Floating wind turbines really seem to grab our attention. I imagine this is for three reasons: 1) they break through the clear limits other technologies cannot, 2) they greatly expand wind energy potential, and 3) we like things that float (OK, maybe it’s mostly the first two reasons..).
Now, only a couple of floating wind turbines have ever been deployed. A Blue H floating wind turbine was deployed 70 miles (113 kilometers) off the coast of Italy in 2007 (December). After a test year aimed mostly at gathering data, the turbine was decommissioned. In 2009 (September), Statoil (yes, primarily an oil and gas company) launched Hywind in the North Sea near Norway. The company called it “the world’s first full-scale floating wind turbine.” It is still in operation today.
Vestas and WindPlus Planning Deployment of Innovative Offshore Wind Turbine Platform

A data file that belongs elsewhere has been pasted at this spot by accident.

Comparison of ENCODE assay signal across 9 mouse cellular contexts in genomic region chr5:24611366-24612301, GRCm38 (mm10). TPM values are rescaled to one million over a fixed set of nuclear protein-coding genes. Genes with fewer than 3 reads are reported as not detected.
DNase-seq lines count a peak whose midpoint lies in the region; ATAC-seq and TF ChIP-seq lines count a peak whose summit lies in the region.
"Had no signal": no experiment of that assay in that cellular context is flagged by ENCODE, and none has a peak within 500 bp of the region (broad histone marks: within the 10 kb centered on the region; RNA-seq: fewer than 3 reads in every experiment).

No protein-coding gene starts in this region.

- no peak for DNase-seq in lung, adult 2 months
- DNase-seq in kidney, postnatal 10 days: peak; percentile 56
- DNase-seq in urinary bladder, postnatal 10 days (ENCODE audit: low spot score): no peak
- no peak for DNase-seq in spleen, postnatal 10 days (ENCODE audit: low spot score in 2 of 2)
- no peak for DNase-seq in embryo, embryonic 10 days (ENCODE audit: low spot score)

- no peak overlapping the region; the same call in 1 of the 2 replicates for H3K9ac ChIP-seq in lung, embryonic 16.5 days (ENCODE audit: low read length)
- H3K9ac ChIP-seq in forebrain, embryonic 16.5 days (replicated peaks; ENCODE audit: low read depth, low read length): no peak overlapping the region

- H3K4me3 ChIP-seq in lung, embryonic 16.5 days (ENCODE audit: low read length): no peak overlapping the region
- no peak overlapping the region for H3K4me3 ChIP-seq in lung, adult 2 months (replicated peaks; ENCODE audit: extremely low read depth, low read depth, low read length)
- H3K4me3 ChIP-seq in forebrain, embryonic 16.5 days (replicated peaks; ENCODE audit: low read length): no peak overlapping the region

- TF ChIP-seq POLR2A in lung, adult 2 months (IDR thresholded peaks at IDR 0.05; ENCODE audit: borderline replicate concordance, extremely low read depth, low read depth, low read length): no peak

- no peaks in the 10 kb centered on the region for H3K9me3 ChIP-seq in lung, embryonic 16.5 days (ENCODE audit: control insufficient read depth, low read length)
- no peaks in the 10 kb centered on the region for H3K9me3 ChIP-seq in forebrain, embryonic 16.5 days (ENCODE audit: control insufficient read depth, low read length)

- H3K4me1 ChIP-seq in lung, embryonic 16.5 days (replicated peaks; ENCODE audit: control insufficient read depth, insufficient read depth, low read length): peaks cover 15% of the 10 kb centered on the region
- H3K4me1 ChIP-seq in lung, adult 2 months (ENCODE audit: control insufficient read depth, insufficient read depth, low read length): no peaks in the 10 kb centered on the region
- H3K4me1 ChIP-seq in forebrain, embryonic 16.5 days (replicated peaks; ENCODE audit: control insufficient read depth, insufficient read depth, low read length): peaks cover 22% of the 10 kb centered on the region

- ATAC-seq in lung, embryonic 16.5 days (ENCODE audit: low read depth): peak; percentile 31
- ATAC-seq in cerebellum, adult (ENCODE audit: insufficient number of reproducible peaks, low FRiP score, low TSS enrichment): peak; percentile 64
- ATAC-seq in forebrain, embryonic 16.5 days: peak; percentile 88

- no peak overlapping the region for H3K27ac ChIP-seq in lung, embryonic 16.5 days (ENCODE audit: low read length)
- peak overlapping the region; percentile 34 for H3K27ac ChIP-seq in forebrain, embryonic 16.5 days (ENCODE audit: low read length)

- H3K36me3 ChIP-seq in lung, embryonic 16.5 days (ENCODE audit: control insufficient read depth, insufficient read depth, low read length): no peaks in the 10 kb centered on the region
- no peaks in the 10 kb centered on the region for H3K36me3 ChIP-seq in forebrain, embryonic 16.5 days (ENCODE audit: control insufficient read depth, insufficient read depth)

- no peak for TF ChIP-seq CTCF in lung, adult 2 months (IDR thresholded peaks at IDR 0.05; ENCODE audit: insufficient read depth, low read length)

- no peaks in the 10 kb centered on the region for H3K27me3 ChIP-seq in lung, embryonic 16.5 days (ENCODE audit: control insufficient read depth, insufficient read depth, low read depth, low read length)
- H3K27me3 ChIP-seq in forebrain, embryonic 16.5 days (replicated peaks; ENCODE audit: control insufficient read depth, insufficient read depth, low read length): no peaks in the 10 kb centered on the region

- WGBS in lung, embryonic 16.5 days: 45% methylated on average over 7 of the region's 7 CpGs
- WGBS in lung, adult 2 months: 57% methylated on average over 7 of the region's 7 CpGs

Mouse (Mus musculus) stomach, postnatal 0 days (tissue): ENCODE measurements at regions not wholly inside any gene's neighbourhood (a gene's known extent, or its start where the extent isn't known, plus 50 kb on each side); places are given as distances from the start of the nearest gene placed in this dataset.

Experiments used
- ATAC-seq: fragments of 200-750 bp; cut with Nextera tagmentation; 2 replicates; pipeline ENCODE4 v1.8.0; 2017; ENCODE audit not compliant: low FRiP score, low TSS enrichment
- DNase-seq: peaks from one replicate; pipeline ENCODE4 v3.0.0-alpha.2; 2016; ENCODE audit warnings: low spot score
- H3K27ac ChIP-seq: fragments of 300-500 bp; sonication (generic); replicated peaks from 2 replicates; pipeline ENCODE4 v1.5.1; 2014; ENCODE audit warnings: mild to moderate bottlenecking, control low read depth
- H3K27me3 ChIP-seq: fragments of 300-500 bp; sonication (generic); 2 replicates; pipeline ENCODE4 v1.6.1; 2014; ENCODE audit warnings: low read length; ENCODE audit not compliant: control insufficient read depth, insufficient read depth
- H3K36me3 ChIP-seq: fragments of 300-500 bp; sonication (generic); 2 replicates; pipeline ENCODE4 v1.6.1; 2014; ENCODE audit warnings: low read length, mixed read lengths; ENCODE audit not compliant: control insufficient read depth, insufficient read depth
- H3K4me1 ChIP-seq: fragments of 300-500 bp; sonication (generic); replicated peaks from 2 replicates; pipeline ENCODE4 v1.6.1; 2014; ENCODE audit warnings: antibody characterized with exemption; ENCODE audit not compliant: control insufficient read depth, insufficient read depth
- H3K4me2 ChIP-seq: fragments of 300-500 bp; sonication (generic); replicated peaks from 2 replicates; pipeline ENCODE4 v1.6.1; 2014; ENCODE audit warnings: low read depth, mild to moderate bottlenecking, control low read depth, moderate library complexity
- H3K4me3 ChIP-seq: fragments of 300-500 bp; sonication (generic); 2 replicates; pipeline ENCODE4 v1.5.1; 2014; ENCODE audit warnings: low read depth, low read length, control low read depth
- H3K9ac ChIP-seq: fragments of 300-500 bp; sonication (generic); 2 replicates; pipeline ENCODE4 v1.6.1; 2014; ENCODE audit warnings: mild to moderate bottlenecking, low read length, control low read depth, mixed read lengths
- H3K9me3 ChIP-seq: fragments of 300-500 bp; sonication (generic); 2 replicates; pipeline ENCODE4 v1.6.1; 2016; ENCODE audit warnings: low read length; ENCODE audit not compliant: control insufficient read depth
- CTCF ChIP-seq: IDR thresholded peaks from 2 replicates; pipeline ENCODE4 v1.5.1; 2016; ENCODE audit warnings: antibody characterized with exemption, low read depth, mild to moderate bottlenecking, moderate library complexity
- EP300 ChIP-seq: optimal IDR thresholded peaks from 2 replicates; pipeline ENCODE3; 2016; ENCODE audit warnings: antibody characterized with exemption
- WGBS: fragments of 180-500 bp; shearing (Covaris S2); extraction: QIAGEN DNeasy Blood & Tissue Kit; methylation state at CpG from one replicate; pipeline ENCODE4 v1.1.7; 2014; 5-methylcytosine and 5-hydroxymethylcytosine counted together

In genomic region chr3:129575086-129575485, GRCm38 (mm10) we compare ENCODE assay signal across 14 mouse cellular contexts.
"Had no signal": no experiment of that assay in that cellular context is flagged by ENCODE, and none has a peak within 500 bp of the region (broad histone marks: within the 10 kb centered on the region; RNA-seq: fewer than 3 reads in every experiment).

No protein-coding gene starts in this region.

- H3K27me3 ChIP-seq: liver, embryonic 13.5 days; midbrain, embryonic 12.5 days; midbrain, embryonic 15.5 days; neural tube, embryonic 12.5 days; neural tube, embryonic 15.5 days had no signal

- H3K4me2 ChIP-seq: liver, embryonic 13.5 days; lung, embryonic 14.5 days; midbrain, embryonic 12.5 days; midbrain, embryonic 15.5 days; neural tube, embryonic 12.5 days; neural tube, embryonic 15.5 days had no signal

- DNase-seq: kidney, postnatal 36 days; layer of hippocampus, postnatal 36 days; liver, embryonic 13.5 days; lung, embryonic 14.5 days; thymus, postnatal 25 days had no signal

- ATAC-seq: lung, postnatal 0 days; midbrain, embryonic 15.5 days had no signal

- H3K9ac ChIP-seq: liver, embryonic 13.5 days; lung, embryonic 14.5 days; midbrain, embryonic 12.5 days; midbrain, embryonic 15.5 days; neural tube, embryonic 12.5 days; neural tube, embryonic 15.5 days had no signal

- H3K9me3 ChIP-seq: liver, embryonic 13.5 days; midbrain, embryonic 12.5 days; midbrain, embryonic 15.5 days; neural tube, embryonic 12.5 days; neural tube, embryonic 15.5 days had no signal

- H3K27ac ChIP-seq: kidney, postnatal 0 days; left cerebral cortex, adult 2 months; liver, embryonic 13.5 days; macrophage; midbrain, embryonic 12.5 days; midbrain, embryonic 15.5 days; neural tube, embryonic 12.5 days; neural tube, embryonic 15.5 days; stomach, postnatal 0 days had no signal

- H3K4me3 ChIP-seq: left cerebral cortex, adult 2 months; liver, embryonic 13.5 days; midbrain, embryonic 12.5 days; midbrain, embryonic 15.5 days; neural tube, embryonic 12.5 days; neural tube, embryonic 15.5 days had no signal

Vestas and WindPlus are now planning to deploy another floating wind turbine using a first-of-its-kind floating platform technology.
Wind energy giant Vestas recently announced that it signed a contract with WindPlus — a joint venture company whose partners include the EDP Group, Principle Power, and several others — to have WindPlus deliver, install and commission a Vestas V80-2.0MW wind turbine for an offshore wind power project off the coast of Portugal.
The Vestas wind turbine will be delivered sometime in 2011 and Vestas will be “the technology reference for the project” and will support “the integration of the wind turbine and the WindFloat platform.”
WindFloat, designed and patented by Principle Power, is unique in that it decreases wave- and turbine-induced motion (see the video above), which allows the placement of offshore wind turbines in depths of over 164 feet (50 meters) — wind resources are much greater in such areas than above the shallower waters where offshore wind turbines can currently be placed.
The wind turbine platform off the coast of Portugal will be in commission and tested for at least one year.
If this offshore floating wind turbine technology works well, as anticipated, it could become “the first commercial semi-submersible floating platform for wind offshore electricity generation.”
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